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Meredith Talusan Artfully Navigates the Complexities of Identity in Her Debut Memoir Fairest

Meredith Talusan Artfully Navigates the Complexities of Identity in Her Debut Memoir Fairest

Author: Theodore Pavlich

June 5, 2020

You could fill a shelf with the memoirs by trans writers that have been published; a very small, narrow shelf. Even today, on the other side of the so-called “Trans Tipping Point,” the number of trans authors published by major publishing houses is paltry. Many of the early trans memoirs required the author to present a tidy narrative packaged for a cisgender reader, a narrative that perfectly explains why they transitioned while laying bare for the audience the narrator’s trauma. As a trans memoirist, I often worry that I won’t be able to tell the stories I want to tell, because I first must tell my “trans story,” which frankly, I’m still figuring out. But I found hope reading Talusan’s artfully rendered Fairest, which heralds a shift in this canon of memoir by trans writers, an exciting and encouraging new addition that will undoubtedly become to hold a prominent place in the canon of literature by transgender writers.

Meredith Talusan’s debut memoir Fairest is a thoughtful, complex exploration of life as an “in-between.” In it, Talusan uses vivid detail and a richly introspective voice to illuminate her world from her childhood in the Philippines, to her life as a “Harvard Man,” to her early adulthood and gender transition. Throughout the memoir, Talusan questions and examines the many facets of her identity, and what those labels mean for her life in the Philippines and later the States, speaking with a directness and vulnerability that asks, or even demands, that the reader meet her in that vulnerability.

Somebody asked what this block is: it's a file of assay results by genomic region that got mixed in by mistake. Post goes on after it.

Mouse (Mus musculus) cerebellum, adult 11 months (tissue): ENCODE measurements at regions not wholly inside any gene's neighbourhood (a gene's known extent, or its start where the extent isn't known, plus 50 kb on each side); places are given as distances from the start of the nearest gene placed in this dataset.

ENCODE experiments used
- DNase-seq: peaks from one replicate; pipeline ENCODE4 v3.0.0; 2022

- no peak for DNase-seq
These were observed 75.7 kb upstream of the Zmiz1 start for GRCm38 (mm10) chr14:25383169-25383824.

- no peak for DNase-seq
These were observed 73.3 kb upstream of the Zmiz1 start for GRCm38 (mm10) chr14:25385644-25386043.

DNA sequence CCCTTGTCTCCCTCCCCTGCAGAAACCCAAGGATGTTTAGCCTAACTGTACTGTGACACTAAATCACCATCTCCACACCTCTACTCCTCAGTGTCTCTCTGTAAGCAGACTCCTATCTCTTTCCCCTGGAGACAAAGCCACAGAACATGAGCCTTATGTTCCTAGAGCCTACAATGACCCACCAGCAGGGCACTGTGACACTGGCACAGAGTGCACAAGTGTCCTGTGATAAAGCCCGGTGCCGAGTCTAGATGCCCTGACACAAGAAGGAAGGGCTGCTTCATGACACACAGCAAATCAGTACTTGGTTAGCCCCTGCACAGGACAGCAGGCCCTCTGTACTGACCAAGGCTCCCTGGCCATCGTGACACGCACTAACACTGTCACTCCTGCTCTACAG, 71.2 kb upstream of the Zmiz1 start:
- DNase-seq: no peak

A precocious child, the narrator ravenously consumes culture of all kinds: books, a cassette of Lea Salonga, Filipino and American sitcoms, eventually staring in one as a child actor. After immigrating to the US, the narrator attends Harvard, working hard to hide anything that might reveal her to be different, trying to blend in as another handsome, intelligent, white American man. But as she begins to dive into the work of theorists and explore the world as a gay man, she starts to learn that identity–race, gender, class, and more–is more complex than appearances. This understanding is only complicated further after she graduates from Harvard and begins taking classes in photography, with her body and gender as the photographs’ subject.

Talusan’s unique perspective as a Filipina person with albinism allows her to make insightful connections around all the labels that cling to appearances. The narrator observes, in a scene after her transition, “[…..] But for someone like me, whose whiteness was literally skin deep… to be perceived as white could only mean that whiteness is nothing more than illusion.” She goes on to build a connection with her gender, saying, “I flinched when Barrett told me he only saw me as a woman, because my experience with race forced me to understand that womanhood wasn’t real either.”

While visiting the Philippines as an adult, celebrating the new millennium with her family, the narrator observes that she is read as an American man by other Filipino people, that this impression is the result of her own efforts, the years spent trying to quash anything that might appear non-white about her, saying, “I found myself unable to undo whatever American body language I’d learned that made me invisible as Filipino. If I did speak Tagalog, then I would have to explain myself at length, so it was better just to be American and nothing else.” But the narrator finds themselves yearning for the simplicity of their childhood, where their best friend saw them as “the person I was meant to be, a kid from a rural hamlet in a poor country who should have been brown but turned out white.”

This memoir is a gorgeous rendering of Talusan’s coming-of-age that shines a revelatory light on the illusions of labels with a deft hand. Talusan’s descriptive language places the reader in the center of every moment before she asks them to take a closer look, before she asks them if they’ve really seen what they think they saw. Her interiority is sparkling and incisive, inviting the reader to investigate new emotional depths and to question alongside her. It is truly a captivating book, one that will speak to anyone who has ever felt in-between.

The Fairest
By Meredith Talusan
Hardcover, 9780525561309, 320 pp.
May 2020


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